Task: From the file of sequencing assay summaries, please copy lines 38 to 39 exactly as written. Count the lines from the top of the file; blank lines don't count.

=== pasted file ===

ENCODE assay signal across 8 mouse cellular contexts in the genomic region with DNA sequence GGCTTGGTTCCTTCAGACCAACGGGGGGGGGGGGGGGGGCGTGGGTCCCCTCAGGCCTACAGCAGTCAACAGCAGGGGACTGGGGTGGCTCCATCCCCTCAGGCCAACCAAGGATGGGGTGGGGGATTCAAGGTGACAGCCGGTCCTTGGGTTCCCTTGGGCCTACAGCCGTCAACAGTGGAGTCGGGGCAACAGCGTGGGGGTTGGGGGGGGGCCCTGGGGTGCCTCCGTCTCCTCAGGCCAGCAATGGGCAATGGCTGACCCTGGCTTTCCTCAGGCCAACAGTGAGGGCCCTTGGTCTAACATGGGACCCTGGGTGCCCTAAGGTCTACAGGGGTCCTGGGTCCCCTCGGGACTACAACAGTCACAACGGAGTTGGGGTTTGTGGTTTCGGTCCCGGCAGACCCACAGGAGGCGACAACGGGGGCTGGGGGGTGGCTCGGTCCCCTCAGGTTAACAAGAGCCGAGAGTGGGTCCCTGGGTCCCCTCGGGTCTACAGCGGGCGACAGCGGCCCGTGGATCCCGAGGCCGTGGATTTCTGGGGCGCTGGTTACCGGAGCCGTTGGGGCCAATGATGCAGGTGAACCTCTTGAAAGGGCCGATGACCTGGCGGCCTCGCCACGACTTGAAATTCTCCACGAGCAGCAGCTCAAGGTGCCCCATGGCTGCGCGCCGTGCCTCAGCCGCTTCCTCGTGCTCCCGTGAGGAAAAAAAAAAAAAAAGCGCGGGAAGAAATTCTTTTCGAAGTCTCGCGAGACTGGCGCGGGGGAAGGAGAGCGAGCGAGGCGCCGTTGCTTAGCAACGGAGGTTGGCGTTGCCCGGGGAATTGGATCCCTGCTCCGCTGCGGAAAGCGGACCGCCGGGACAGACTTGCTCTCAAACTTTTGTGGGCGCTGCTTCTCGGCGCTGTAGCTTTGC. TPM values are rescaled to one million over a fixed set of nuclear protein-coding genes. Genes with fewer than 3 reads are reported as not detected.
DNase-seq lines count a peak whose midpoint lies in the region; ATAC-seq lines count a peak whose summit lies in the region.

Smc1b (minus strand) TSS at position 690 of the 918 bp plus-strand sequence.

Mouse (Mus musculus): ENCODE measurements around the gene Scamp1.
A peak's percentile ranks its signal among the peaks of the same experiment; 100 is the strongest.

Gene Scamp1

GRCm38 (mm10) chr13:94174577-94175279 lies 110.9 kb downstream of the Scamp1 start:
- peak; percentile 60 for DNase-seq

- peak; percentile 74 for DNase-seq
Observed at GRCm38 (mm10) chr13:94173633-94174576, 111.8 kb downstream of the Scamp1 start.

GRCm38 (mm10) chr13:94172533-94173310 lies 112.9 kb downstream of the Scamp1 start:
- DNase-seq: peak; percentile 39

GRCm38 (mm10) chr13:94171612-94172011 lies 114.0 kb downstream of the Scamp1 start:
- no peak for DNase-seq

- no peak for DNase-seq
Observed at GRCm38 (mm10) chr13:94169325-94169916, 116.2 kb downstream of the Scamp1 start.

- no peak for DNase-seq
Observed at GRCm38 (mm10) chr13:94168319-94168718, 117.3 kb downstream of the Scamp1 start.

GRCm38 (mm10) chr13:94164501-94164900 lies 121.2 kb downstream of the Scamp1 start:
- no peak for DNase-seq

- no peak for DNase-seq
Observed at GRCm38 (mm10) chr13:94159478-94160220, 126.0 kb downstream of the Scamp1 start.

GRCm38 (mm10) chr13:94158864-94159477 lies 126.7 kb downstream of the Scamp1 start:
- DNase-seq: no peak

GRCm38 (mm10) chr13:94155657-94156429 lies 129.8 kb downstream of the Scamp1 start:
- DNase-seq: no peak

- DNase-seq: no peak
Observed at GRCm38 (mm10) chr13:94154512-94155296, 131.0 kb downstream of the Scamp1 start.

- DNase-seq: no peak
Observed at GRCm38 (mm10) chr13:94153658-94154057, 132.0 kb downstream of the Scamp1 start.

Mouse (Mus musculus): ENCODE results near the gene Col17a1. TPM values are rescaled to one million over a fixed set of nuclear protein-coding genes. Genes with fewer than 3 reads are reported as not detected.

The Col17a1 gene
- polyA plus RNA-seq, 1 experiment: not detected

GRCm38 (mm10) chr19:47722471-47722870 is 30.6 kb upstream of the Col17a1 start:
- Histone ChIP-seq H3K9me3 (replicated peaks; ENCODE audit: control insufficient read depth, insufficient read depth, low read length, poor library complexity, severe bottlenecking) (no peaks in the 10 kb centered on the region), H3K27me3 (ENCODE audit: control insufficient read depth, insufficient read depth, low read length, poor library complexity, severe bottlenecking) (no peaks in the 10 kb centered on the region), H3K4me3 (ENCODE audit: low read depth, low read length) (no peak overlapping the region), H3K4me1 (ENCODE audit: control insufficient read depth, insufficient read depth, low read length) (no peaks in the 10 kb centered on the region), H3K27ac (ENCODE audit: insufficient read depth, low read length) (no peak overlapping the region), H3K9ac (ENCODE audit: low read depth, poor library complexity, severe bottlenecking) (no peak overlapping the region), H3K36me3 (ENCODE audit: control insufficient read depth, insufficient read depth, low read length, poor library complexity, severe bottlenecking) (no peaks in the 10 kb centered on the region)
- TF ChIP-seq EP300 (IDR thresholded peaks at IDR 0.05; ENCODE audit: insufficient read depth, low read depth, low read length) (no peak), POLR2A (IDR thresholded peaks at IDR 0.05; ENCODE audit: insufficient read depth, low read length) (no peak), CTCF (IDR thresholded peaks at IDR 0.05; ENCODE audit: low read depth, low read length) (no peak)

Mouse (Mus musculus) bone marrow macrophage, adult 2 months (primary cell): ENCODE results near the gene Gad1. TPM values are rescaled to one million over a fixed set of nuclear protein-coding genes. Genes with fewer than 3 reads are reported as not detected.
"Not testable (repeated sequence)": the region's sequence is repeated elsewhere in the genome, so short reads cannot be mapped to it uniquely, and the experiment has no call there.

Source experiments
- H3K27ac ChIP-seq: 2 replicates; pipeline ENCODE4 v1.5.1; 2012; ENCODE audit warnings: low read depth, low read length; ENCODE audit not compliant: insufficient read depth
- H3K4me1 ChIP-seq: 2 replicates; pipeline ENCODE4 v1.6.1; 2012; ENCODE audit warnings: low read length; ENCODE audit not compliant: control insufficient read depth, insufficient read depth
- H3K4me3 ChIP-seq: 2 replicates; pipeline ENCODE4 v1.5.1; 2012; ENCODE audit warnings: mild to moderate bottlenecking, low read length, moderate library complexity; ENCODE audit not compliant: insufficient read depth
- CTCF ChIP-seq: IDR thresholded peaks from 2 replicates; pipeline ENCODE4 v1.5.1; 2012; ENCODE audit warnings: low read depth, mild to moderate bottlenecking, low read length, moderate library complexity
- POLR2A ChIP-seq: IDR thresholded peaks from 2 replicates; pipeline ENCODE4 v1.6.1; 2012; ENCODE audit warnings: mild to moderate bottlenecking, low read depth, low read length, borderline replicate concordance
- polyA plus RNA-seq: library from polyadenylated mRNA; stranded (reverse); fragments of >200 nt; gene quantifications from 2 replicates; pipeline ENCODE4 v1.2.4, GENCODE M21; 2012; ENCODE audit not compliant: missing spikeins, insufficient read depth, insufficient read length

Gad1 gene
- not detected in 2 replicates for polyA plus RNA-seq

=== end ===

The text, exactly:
"Not testable (repeated sequence)": the region's sequence is repeated elsewhere in the genome, so short reads cannot be mapped to it uniquely, and the experiment has no call there.

Source experiments